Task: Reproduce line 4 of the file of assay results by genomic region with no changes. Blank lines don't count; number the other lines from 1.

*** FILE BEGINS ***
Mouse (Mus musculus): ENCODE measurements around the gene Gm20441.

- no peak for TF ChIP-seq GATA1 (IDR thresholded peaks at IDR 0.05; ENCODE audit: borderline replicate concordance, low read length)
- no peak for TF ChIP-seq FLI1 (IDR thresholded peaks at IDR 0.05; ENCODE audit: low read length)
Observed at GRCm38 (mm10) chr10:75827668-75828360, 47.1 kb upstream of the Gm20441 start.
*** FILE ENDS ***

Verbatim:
Observed at GRCm38 (mm10) chr10:75827668-75828360, 47.1 kb upstream of the Gm20441 start.